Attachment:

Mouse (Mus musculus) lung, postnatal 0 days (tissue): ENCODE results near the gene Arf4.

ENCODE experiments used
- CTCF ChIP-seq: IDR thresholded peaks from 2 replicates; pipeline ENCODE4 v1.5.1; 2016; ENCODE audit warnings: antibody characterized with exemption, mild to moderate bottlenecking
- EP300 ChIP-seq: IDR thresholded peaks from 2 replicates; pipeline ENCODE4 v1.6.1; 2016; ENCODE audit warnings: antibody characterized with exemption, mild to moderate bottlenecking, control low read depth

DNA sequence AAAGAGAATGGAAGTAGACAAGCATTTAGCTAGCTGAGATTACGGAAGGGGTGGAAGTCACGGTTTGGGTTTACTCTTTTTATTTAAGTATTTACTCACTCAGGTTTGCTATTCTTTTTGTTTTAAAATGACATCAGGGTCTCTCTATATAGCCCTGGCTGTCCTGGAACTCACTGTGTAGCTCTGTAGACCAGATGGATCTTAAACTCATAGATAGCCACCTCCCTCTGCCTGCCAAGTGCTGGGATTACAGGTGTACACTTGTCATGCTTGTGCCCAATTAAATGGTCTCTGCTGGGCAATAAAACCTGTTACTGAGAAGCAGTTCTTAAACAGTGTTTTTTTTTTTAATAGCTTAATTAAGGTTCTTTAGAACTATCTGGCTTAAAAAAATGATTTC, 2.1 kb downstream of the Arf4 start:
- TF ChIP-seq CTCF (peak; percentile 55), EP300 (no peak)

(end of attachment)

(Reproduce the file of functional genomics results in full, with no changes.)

Mouse (Mus musculus) lung, postnatal 0 days (tissue): ENCODE results near the gene Arf4.

ENCODE experiments used
- CTCF ChIP-seq: IDR thresholded peaks from 2 replicates; pipeline ENCODE4 v1.5.1; 2016; ENCODE audit warnings: antibody characterized with exemption, mild to moderate bottlenecking
- EP300 ChIP-seq: IDR thresholded peaks from 2 replicates; pipeline ENCODE4 v1.6.1; 2016; ENCODE audit warnings: antibody characterized with exemption, mild to moderate bottlenecking, control low read depth

DNA sequence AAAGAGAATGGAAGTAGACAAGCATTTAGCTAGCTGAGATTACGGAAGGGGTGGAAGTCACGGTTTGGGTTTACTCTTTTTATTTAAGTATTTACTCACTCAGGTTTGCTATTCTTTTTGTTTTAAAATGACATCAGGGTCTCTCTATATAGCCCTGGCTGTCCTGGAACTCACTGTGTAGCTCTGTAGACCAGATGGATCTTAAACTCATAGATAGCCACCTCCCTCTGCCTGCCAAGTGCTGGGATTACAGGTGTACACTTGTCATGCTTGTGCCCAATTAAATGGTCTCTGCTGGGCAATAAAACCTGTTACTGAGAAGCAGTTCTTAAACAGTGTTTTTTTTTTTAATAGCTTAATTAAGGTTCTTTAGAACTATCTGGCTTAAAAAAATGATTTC, 2.1 kb downstream of the Arf4 start:
- TF ChIP-seq CTCF (peak; percentile 55), EP300 (no peak)